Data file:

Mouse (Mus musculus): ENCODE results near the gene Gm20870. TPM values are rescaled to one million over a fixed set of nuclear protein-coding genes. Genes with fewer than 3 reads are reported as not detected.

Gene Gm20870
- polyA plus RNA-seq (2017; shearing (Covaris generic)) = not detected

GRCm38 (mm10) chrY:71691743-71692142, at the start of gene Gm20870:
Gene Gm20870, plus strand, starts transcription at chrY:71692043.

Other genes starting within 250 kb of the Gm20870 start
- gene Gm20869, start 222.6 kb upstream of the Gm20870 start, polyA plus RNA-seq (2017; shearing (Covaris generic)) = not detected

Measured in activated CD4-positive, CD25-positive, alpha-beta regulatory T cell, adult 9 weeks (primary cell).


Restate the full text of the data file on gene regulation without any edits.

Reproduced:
Mouse (Mus musculus): ENCODE results near the gene Gm20870. TPM values are rescaled to one million over a fixed set of nuclear protein-coding genes. Genes with fewer than 3 reads are reported as not detected.

Gene Gm20870
- polyA plus RNA-seq (2017; shearing (Covaris generic)) = not detected

GRCm38 (mm10) chrY:71691743-71692142, at the start of gene Gm20870:
Gene Gm20870, plus strand, starts transcription at chrY:71692043.

Other genes starting within 250 kb of the Gm20870 start
- gene Gm20869, start 222.6 kb upstream of the Gm20870 start, polyA plus RNA-seq (2017; shearing (Covaris generic)) = not detected

Measured in activated CD4-positive, CD25-positive, alpha-beta regulatory T cell, adult 9 weeks (primary cell).